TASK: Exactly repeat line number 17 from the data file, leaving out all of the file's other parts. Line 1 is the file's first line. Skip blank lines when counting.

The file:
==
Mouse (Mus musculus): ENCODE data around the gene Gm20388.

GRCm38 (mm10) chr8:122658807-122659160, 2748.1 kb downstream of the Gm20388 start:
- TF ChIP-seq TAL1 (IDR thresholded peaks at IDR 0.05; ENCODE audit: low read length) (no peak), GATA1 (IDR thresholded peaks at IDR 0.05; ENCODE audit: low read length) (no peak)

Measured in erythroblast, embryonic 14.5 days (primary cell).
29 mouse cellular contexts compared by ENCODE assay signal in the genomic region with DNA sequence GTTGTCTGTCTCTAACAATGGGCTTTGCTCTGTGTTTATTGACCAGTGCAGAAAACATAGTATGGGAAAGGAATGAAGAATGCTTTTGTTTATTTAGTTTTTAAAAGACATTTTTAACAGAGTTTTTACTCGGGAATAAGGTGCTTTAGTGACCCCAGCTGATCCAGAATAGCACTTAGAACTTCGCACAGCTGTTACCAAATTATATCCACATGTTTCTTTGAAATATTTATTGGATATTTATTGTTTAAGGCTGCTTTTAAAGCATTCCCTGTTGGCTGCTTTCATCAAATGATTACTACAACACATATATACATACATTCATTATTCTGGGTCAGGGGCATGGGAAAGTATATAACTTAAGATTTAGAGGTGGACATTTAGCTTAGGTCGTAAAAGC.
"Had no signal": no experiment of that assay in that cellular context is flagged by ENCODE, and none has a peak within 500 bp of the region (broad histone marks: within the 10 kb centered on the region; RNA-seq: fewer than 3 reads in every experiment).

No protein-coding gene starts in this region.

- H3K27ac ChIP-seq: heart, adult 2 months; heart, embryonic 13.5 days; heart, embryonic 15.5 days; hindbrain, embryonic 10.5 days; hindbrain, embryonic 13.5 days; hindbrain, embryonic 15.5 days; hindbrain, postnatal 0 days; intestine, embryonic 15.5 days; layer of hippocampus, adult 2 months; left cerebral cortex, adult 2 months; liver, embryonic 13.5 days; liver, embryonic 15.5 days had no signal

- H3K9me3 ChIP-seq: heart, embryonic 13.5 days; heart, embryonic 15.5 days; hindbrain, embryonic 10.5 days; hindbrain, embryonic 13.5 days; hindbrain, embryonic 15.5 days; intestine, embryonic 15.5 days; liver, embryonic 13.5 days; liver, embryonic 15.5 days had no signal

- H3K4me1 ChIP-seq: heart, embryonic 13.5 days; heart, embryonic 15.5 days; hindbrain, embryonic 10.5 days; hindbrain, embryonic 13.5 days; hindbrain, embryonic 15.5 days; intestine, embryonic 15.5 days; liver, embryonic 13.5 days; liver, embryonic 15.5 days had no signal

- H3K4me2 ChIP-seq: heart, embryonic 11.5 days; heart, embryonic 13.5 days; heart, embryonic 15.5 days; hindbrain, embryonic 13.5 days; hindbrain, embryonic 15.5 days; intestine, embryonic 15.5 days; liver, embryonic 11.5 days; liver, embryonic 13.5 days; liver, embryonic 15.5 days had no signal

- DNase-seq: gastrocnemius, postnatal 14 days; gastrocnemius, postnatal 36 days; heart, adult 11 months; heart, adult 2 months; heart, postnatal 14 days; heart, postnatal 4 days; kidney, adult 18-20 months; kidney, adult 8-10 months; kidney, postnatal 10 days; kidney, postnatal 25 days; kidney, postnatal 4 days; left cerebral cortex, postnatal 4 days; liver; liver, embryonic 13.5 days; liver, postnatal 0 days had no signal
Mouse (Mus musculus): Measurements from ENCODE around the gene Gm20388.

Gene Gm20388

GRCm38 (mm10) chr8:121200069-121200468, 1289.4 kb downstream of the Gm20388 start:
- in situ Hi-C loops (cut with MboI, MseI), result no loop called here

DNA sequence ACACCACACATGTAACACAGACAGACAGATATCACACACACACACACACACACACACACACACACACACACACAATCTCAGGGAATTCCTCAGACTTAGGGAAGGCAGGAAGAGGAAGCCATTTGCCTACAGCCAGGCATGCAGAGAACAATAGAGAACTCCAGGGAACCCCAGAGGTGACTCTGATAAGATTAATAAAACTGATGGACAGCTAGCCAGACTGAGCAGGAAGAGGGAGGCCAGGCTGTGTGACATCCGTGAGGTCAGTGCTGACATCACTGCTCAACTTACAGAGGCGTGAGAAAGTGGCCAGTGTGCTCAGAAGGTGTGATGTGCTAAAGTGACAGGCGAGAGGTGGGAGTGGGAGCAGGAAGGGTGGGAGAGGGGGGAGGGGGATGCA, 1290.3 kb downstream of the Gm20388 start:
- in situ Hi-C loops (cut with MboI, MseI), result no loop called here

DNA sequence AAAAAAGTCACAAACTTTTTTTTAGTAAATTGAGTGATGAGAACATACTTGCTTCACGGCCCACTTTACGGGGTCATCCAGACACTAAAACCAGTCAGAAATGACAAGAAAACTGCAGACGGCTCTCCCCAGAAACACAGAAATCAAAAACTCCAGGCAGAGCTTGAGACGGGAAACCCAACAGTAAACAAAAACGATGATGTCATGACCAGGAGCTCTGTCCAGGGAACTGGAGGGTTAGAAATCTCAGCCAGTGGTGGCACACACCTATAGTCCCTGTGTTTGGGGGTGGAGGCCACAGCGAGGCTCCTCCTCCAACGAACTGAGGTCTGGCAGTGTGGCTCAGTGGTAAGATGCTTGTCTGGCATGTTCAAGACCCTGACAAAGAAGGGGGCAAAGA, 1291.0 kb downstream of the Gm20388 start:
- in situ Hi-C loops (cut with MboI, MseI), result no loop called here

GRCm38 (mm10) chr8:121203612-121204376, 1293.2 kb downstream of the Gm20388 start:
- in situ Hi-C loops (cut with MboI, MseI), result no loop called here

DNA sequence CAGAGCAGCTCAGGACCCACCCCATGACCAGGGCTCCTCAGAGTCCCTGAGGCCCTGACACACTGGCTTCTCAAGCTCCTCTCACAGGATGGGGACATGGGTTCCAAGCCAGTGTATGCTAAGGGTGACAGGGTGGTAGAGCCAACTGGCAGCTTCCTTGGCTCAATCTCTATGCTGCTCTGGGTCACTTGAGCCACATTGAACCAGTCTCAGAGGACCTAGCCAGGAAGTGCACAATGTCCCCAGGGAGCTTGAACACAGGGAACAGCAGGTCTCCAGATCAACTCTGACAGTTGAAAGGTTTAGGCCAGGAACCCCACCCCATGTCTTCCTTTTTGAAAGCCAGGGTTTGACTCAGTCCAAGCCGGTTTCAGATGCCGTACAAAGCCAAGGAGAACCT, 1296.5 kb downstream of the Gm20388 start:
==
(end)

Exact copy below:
DNA sequence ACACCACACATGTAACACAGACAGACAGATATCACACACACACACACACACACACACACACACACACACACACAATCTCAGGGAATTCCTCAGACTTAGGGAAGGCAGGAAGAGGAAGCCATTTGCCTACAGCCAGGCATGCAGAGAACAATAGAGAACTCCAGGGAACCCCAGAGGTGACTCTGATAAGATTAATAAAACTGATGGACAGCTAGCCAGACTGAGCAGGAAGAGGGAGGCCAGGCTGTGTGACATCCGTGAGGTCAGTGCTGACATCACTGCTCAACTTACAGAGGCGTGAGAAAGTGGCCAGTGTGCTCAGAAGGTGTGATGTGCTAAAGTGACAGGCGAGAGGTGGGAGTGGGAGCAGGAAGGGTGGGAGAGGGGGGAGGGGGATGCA, 1290.3 kb downstream of the Gm20388 start: